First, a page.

Journal Club

  • Wed Feb 23 - Noon
    Presenter: Babak Behnam Azad
    Discussants: Choi-Fong Cho, Ken Esguerra
    Grad Club Conference Room 
  • Wed Mar 30 - Noon
    Presenter: Invited Speaker TBA
    Grad Club Conference Room  
  • Wed Apr 27 - Noon
    Presenter: Rae-Lynn Nesbitt
    Discussants: Choi-Fong Cho, Lenny Guizzetti
    Grad Club Conference Room 


Molecular imaging is a new and rapidly emerging biomedical research discipline that involves the non-invasive detection of changes in the expression of genes, molecules and cells in vivo over time. It may be defined as the visual representation, characterization and quantification of biological processes at the cellular and molecular levels within intact living organisms.

Molecular imaging is a novel multidisciplinary field of research that brings together the following areas of expertise:

  • anatomy & cell biology
  • molecular, cell and developmental biology;
  • radiochemistry and synthetic and medicinal chemistry;
  • diagnostic imaging.

As a result, the images reflect cellular and molecular mechanisms of disease in an in vivo context. Therefore, molecular changes that precede the onset of chronic diseases such as diabetes, cardiovascular disease, cancer can be detected, and may lead to the identification of novel disease markers that allow for the development of medical interventions prior to disease onset.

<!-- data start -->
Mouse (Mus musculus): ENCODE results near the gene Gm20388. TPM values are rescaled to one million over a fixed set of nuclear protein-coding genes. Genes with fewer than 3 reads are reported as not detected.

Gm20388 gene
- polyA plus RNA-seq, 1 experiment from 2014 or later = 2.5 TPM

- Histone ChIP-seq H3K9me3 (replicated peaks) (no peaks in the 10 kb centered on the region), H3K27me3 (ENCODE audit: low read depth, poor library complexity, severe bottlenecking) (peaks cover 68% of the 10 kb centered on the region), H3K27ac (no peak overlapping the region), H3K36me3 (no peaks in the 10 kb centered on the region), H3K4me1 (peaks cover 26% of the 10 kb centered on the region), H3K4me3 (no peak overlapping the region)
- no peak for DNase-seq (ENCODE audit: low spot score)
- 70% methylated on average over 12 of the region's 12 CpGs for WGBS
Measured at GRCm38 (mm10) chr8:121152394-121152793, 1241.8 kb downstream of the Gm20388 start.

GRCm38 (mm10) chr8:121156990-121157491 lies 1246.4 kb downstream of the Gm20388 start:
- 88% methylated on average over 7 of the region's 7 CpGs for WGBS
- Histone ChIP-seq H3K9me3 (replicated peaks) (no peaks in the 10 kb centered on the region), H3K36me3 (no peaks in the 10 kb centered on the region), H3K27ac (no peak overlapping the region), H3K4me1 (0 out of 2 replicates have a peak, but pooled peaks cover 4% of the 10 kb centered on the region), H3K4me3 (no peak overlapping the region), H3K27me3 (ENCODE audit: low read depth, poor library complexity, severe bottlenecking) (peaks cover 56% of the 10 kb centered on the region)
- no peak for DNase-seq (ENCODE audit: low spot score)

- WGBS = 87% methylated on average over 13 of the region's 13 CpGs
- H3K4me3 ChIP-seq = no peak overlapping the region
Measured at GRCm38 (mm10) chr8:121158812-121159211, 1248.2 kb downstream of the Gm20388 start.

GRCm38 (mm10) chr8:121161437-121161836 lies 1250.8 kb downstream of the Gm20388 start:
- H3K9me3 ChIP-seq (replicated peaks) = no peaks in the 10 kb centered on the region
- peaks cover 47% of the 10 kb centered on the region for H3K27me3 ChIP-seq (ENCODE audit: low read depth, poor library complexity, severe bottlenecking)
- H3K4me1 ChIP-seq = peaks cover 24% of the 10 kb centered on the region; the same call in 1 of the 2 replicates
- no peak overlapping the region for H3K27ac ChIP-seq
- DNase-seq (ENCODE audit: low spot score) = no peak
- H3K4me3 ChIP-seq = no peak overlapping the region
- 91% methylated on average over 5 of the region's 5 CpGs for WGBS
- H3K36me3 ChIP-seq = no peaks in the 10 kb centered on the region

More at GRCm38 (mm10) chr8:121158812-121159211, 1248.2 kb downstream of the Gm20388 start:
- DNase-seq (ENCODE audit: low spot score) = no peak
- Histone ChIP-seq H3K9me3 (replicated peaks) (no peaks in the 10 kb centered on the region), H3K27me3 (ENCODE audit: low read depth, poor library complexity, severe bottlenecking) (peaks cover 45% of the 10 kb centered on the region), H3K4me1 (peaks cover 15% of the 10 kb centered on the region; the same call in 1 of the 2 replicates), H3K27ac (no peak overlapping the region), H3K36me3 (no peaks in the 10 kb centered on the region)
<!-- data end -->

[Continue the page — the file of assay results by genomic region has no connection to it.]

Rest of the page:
Research in molecular imaging can be applied to a wide array of questions in the basic and clinical sciences, such as:

  • Imaging gene expression, protein-protein interactions, and cellular biochemical pathways.
  • Monitoring of multiple molecular events simultaneously.
  • Tracking the status of cell transplants.
  • Monitoring changes in genes and cells prior to the manifestation of disease symptoms.
  • Imaging the effects of drug, gene, and cell-based therapies over time.

The confluence of molecular biology, chemistry and innovative imaging technologies therefore creates the possibility of answering all of the above questions in a rapid and quantitative manner in the same animal over time. The driving force behind the emergence of molecular imaging as a strategy to investigate the above processes is multifaceted:

  • Advances in molecular biology, genomics, proteomics and bioinformatics have placed an unprecedented amount of information in readily available databases.
  • Development of new imaging probes has resulted in the formation of the Molecular Imaging and Contrast Agent Database, an initiative of the U.S. National Institutes of Health Roadmap, to foster research and development in molecular imaging.
  • Small animal imaging instrumentation needs for molecular imaging has resulted in a number of companies developing “preclinical” imaging instrumentation, such as micro-PET and nano-SPECT scanners with integrated x-ray CT capabilities. Such imaging modalities have to be adapted for the increased resolution and sensitivity demanded by the imaging of small animal models of disease.

Therefore, investment in the training of highly qualified personnel, such as graduate students, is required to provide a uniquely trained workforce for leading the innovations in biomedical research through molecular imaging.

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